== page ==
The Paramount, along with project partner, SCSU, were forced to cancel a week-long residency with esteemed Somali performer Aar Maanta.  His residency was to be in St. Cloud from October 14 – 21 and was part of a 30-month Building Bridges grant that is shared in a consortium with Cedar Cultural Center and the University of Minnesota Mankato called Midnimo (Somali word for unity).  This half-million-dollar grant to the three consortium members from the Association of Performing Arts Professionals (APAP) seeks to use the power of the arts to inform attitudes toward cultures that are new to us.  Aar Maanta was the third performer to come to St. Cloud as a part of the grant and all was ready to receive him. 

Cancelling has had a drastic impact on several grant components.  There is the research segment with 24 cohort students that needed to begin their work this fall to meet the requirements of the proposal.  There is an education impact, as residency activities had to be canceled at all three area colleges, BGC, and Tech High School, along with a major concert.  There is an economic impact as hotel rooms, caterers, venues, performers, technicians, photographer and advertising contracts all had to be canceled as well.  The table had been set but the feast was no longer available. 

Aar Maanta left his homeland, Somalia, as a result of the war there, a war that also attempted to obliterate a rich tradition of cultural arts.  He’s now a citizen of London.  His band, Urban Legends, and he had visited Cedar Cultural Center twice before with positive impact and had now gone through the complex process of again securing the proper paperwork to make this trip. All were approved by an American consulate. With no explanation, all the band members received their paperwork but Aar Maanta, who is Muslim, did not. The consulate simply said there was a delay.  But the delay went on too long, despite the best efforts of visa/immigration lawyers and Congressional Representative Keith Ellison’s office advocacy, and finally, the consortium had to cancel what was a full month of income for the artist and his band, and three powerful residencies – a week in each site.  In St. Cloud alone, a thousand students would have had the opportunity to learn more, perhaps understand in a new way, heighten their curiosity, raise the level of questioning, and to enjoy some powerful music.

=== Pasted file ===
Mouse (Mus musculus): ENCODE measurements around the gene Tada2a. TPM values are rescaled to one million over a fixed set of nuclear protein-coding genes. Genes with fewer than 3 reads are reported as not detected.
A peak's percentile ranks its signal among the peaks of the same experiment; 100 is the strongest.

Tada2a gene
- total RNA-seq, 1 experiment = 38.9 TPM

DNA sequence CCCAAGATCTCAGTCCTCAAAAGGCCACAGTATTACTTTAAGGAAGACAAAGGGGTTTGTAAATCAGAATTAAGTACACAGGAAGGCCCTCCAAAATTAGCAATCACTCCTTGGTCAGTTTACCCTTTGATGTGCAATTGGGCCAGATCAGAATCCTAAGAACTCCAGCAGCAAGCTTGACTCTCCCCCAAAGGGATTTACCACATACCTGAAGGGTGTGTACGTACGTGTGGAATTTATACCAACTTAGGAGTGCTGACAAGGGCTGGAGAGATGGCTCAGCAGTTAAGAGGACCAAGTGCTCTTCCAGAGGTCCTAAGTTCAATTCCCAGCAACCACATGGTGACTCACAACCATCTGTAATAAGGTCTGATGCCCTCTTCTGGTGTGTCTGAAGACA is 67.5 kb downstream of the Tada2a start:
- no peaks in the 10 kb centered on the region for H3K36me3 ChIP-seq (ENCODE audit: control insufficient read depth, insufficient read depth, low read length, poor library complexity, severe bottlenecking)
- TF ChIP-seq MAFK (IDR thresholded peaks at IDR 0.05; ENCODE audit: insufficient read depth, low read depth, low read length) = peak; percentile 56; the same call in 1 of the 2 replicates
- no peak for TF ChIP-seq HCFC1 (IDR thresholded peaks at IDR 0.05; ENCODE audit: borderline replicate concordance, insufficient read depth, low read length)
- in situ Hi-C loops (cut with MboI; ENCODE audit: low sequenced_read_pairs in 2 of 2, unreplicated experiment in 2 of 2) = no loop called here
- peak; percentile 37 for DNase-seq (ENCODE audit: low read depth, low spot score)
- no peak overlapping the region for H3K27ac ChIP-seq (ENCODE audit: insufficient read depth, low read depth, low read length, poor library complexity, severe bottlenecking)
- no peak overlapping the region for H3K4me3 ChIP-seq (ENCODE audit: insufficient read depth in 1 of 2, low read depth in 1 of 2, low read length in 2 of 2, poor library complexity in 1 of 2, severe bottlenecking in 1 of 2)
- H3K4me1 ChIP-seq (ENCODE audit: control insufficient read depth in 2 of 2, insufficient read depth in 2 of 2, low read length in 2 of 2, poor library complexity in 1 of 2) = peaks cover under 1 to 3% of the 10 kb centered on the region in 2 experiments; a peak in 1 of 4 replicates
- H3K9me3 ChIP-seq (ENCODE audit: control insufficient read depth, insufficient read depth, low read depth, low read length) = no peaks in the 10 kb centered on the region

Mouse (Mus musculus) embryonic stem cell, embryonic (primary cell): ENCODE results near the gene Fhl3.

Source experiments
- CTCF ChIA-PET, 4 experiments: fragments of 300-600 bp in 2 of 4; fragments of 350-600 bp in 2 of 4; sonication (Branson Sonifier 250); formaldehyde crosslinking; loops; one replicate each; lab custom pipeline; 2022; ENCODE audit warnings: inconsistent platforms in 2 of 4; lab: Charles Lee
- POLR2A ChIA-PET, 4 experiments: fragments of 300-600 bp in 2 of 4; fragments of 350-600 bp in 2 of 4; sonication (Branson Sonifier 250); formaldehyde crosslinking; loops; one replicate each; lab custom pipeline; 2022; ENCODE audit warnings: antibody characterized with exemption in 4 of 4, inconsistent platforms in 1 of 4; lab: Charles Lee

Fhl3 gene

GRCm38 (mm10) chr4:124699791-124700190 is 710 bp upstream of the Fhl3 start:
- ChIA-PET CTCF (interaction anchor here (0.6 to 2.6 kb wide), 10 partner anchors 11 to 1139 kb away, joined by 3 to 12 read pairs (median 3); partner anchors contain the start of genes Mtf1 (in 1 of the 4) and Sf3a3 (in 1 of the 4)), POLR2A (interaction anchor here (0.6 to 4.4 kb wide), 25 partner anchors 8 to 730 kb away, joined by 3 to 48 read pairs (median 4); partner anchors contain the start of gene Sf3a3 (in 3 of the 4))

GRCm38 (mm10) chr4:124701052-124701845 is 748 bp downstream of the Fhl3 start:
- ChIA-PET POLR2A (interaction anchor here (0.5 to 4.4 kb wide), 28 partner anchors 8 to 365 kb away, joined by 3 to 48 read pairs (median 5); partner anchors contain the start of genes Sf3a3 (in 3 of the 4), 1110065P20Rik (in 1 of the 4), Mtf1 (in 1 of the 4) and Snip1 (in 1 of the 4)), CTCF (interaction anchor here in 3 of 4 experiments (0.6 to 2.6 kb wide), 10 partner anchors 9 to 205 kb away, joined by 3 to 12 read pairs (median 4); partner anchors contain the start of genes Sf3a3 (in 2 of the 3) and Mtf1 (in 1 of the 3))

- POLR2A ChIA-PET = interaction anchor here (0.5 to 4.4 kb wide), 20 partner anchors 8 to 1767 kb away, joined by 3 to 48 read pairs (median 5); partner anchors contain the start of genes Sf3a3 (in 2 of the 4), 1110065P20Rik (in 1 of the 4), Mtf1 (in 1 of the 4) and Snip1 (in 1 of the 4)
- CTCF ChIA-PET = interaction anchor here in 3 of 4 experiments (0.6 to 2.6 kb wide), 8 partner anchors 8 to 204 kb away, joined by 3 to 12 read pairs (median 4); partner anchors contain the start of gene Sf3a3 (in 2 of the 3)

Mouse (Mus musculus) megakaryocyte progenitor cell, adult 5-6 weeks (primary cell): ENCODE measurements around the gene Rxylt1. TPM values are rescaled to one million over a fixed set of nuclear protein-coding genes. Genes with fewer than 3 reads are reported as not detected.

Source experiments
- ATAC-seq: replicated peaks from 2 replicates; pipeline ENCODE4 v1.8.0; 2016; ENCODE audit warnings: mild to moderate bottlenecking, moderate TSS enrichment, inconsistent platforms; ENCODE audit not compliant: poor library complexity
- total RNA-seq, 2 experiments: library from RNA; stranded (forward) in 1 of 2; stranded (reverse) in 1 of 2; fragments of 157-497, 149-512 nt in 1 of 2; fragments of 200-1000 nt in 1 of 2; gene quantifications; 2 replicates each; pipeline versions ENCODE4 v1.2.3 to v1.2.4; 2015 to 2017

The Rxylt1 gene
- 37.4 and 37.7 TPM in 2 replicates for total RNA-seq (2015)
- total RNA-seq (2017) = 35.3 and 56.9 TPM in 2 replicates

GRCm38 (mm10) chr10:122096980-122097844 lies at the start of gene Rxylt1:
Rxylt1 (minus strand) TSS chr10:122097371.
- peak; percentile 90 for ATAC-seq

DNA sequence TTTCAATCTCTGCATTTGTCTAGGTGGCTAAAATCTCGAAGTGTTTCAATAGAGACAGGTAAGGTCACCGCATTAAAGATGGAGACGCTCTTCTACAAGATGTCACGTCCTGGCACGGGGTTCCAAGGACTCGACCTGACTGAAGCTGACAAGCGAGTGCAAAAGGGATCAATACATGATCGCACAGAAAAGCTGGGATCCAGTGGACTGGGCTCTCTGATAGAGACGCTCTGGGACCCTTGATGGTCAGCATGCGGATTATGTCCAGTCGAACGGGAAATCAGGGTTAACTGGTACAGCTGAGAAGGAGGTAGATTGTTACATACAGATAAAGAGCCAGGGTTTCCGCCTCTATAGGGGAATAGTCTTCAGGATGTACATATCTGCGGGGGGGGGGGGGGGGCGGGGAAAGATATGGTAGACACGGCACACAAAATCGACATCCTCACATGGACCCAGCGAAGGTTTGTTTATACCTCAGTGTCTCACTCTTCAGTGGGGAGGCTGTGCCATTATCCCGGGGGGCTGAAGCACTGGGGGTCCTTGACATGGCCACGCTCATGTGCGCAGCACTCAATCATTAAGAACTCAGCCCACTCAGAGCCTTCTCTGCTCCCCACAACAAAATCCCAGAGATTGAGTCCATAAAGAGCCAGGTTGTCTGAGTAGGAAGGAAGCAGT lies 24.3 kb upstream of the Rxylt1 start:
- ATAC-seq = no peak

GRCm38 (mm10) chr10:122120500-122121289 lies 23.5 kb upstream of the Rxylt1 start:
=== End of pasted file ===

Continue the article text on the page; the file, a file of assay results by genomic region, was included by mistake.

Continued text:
Ahmed Abdi, a member of the local steering committee, and Jane Oxton, Director of Education and Outreach at the Paramount, are making visits to several of the scheduled classes.  Together they will tell Aar Maanta’s story and share his music, along with the amazing story of Somali cultural arts.  They will also share the story of this significant grant and the power of the arts to help us learn about life, each other, and what makes humanity tick.  A program in another Building Bridges site is being accessed for our cohort to help reduce the impact the cancellation has had on the research component.  While the residency is canceled, creative adaptations will still provide an opportunity to learn and grow and build understanding in our community. 

The Paramount and St. Cloud State University are committed to harvesting all we can with what we have, and begin to plan for the next residency in April, hopeful that wisdom and peace prevail.   

 

Join us for Autumn Moon 2017 – A Night in New York featuring

American Idol finalist Constantine Maroulis!

Friday, September 29
6:00 Pre-Show Reception
8:00 Main Stage Show
Main Floor, Front & Side Balcony: $85
Upper Balcony: $75
When checking out please include in the comments the names of your guests. Your tickets will be at Will Call for pick up the night of the event.
Plus $2 handling/facility fee per ticket.

We are thrilled to share Constantine’s proposed set list for the evening! 

ConstantineM_SetList-JustListNoPhoto

 

Skip to toolbar